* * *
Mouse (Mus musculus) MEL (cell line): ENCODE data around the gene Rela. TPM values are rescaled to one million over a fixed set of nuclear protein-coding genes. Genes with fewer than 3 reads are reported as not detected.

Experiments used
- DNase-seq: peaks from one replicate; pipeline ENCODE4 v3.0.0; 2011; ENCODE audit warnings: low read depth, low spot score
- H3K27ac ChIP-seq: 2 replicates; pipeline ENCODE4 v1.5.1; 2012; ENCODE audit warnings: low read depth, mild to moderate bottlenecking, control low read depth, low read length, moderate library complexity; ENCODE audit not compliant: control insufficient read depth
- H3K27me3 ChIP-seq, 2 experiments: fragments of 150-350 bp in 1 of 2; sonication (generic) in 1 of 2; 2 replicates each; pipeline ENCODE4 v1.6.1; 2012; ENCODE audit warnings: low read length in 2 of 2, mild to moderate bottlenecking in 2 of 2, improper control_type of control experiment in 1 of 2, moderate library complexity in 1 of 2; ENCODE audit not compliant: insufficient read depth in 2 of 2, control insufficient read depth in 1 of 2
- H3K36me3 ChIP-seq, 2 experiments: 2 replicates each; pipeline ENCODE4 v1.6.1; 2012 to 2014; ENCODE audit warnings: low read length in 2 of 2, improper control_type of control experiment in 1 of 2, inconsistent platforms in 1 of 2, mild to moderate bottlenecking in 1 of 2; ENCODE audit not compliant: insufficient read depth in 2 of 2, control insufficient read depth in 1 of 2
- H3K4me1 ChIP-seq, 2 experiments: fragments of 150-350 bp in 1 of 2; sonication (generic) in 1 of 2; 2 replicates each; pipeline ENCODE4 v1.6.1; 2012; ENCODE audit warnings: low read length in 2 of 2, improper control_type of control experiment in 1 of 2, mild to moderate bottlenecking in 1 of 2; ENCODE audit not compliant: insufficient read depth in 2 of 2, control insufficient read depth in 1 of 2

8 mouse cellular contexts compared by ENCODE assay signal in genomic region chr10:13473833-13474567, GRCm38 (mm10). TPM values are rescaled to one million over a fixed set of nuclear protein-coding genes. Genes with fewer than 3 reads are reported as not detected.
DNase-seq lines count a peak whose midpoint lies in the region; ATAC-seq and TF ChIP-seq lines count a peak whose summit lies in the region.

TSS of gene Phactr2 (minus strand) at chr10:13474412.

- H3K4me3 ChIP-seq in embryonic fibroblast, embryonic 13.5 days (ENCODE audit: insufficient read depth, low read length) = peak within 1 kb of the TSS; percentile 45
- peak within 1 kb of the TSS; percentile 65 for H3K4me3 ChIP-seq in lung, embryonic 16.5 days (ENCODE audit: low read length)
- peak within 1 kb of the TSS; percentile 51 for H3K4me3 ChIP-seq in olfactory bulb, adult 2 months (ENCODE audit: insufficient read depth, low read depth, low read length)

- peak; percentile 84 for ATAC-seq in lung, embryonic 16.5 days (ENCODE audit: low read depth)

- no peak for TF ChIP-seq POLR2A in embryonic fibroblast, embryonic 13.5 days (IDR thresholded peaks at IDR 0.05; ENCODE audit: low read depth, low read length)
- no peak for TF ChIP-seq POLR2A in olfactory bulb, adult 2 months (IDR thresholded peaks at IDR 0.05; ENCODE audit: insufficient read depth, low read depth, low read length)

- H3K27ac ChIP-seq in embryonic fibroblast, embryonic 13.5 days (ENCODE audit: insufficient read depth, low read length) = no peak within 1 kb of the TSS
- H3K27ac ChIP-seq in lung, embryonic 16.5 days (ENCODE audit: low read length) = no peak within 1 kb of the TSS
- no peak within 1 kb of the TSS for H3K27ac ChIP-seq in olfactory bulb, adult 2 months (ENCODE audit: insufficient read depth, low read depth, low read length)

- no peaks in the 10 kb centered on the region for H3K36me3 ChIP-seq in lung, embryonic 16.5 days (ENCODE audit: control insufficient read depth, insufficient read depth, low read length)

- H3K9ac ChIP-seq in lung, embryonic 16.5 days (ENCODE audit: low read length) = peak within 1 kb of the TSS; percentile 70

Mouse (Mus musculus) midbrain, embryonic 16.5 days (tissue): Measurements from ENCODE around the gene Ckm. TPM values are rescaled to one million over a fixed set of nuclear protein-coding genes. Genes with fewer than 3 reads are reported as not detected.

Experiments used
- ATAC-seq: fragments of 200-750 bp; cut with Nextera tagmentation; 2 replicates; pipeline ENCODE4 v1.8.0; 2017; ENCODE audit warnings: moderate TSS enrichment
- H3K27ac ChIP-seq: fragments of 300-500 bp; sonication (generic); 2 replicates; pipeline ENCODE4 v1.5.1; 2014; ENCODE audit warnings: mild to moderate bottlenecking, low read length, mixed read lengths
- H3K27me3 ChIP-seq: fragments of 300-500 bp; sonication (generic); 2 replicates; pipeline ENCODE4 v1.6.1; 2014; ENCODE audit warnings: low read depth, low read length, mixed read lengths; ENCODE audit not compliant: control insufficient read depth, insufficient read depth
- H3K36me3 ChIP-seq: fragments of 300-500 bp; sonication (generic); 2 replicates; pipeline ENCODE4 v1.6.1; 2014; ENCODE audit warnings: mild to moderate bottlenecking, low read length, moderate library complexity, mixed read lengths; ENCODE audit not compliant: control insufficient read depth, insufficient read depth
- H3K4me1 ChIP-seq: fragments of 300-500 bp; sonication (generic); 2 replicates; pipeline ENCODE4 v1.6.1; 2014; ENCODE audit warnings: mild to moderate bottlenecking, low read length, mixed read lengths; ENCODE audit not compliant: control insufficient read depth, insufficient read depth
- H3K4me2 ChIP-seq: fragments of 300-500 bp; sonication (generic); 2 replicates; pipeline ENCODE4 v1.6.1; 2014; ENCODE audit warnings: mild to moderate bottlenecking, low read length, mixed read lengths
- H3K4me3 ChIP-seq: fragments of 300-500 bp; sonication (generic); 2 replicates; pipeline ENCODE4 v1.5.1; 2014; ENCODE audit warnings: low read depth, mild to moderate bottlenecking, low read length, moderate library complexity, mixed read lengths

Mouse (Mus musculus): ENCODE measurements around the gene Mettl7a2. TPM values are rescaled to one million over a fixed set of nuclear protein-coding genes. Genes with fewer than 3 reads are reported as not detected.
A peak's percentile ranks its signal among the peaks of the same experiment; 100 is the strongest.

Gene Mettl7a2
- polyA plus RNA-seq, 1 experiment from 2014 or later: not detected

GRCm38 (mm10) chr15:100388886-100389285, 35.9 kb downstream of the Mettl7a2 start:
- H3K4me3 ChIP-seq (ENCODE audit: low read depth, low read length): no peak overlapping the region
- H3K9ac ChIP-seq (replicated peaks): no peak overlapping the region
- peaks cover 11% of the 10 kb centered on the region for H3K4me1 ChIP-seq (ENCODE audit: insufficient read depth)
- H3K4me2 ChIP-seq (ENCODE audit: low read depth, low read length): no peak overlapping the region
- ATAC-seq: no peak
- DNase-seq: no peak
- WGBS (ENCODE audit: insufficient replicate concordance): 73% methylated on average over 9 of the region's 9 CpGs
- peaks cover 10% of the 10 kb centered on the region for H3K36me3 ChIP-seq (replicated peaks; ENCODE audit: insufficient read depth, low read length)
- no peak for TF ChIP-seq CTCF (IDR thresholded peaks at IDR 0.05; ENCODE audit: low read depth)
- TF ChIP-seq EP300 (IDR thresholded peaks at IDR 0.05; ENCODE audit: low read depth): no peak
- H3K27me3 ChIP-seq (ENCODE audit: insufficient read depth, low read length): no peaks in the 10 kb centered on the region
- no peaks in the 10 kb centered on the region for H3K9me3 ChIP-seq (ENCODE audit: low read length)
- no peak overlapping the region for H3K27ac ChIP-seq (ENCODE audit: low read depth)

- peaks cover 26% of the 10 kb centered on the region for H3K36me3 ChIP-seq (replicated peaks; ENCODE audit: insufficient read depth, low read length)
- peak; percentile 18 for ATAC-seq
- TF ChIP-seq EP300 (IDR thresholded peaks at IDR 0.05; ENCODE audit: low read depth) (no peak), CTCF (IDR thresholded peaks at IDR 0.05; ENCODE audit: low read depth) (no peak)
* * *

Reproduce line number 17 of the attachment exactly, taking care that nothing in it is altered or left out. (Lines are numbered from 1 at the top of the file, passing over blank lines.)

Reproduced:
- H3K27ac ChIP-seq in embryonic fibroblast, embryonic 13.5 days (ENCODE audit: insufficient read depth, low read length) = no peak within 1 kb of the TSS